A monkey fist is another simple self-defense tool that you can use paracord to create with. Especially in times of TEOTWAWKI, you will need something to keep your shelter, food supplies, and family safe and sound. A great advantage is that the monkey fist can be used from a distance allowing you to stay away from danger and not being held by another person.

The monkey fist knot has been known and applied in fights since the early 1800s. The evidence shows that with mastering this knot, nothing is a threat.

To make a monkey fist using a paracord, the requirements are simple: a good and lengthy 550 cord, something round to wrap the paracord around, scissors, or a sharp knife.

For defending purposes, choose a big or steel ball and paracord of 4-5 feet long. Loosely wrap the paracord around your spread out fingers and repeat the same four times. Then change directions and repeat four times. Now you have an X with a space inside where you have to slide a stone. Now do the same procedure four times more. The covering should be done with a slow tightening of the cord with four wraps from all angles. Your cord has to be as tight as possible. When there is no room for any applied pressure from your side, stop wrapping and attach the monkey fist to any object.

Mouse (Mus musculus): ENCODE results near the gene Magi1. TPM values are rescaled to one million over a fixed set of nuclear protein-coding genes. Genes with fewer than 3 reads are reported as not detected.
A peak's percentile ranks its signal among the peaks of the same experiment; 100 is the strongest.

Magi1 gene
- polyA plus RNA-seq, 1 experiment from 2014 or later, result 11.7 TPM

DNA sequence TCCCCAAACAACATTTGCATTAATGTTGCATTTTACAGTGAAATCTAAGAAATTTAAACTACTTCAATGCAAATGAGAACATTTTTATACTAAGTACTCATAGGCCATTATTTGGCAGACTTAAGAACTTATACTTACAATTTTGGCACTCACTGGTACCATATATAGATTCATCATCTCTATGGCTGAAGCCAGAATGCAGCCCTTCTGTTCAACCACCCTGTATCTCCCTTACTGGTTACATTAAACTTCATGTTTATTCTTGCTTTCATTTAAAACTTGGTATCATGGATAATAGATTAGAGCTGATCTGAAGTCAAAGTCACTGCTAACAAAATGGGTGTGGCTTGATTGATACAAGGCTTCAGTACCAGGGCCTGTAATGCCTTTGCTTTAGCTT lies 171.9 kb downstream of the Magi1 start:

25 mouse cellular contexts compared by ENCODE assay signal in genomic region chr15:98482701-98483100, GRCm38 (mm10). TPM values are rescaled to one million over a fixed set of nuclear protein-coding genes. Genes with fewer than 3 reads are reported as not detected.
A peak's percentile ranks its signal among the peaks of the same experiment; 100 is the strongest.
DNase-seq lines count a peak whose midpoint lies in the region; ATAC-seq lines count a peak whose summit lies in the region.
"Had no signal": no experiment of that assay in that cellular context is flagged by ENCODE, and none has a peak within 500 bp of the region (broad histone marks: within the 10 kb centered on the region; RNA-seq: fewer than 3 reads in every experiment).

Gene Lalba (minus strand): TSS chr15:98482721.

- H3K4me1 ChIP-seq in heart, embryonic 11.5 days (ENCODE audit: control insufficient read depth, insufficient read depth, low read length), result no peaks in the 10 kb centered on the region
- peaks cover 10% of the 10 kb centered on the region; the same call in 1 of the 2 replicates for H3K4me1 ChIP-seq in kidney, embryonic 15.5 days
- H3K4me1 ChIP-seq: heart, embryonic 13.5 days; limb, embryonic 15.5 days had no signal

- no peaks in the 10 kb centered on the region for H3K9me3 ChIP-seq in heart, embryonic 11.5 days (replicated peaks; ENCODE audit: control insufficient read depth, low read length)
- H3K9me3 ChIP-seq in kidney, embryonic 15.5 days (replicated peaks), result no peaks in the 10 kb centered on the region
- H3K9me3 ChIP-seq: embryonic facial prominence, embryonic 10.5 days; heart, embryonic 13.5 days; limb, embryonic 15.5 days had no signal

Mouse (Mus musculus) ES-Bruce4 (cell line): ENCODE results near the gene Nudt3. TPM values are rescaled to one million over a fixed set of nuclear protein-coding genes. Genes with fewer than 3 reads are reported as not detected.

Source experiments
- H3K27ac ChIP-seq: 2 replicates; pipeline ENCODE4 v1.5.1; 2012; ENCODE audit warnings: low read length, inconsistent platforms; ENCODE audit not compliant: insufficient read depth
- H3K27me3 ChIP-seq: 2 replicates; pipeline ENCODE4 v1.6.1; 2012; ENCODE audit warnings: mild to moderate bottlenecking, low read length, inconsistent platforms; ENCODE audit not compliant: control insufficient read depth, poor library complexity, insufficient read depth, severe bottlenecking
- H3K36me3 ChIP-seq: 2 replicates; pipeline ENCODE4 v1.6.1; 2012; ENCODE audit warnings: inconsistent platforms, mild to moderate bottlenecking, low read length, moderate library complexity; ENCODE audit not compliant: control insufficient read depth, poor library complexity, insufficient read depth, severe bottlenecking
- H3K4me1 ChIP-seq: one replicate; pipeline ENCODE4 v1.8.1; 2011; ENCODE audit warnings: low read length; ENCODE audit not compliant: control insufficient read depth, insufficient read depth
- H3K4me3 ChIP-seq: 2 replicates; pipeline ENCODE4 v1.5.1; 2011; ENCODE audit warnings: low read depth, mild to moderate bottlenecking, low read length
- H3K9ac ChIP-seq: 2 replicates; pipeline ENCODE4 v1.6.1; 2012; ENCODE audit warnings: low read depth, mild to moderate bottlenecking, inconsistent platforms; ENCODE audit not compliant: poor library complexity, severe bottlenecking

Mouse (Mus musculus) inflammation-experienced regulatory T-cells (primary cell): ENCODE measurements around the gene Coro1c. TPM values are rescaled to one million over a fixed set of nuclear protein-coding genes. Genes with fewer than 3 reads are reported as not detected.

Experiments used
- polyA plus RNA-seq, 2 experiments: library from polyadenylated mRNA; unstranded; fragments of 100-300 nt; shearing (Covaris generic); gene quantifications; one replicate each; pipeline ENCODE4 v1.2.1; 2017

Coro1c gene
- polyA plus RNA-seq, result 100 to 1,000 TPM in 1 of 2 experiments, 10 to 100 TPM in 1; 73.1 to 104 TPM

And as with slings and knots, just keep practicing until you are the master of the trade.

Here’s a video on how to make a monkey fist with a huge ball.

Hunter & Gatherer Paracord Uses

Not only can a paracord help save your life in the sense of self-defense, but also paracord can be used for obtaining and storing food. And as we know it, food is more than just a word – it is essential for keeping you alive under any circumstances, not to mention survival.

13 – Fishing Net

A very old way of getting as many fish as possible is to use a fishing net. And with a paracord at hand, you are destined to provide yourself with enough OMEGA-3.

Cut paracord according to the desired net size and get the inner threads. Attach the sheath that will go horizontally and inner threads that will go vertically to the corners. Inner strands with 2 inches spacing have to be tied to the sheath. When you go in the opposite direction, tie a knot each time strands overlap.

14 – Fishing Line

Sometimes the length of the paracord you have is not enough to make a net, but just enough for a fishing line. Get the inner strands and tie their ends together with a bend knot. Tie the makeshift fishline to the stick, get a hook out of a soda can you might have in your bug out bag, get a load of patience, and… wait for your good luck.

Survival gear checklist

15 – Trotline

Yeah, we all know that fishing requires a ton of patience and a double ton of time, which is of the essence for many survivalists. A single fishing line is not enough to provide you a meal that will stuff you up, but a trotline can do the trick. Repeat the same procedure as for the fishing line but add some additional trots with hooks, and you are ready to adjust the line over two points in a water body.

16 – Fish Stringer

If you are in luck, you can even find the place where fish nest. In this case, you can easily stock up for later. To bring this stuff back to your campsite, you will need a fish stringer. You can use the outer paracord sheath. Just tie one end to a rock, make a slipknot through fish gills and slide it to the rock. Repeat for as many fish as you have.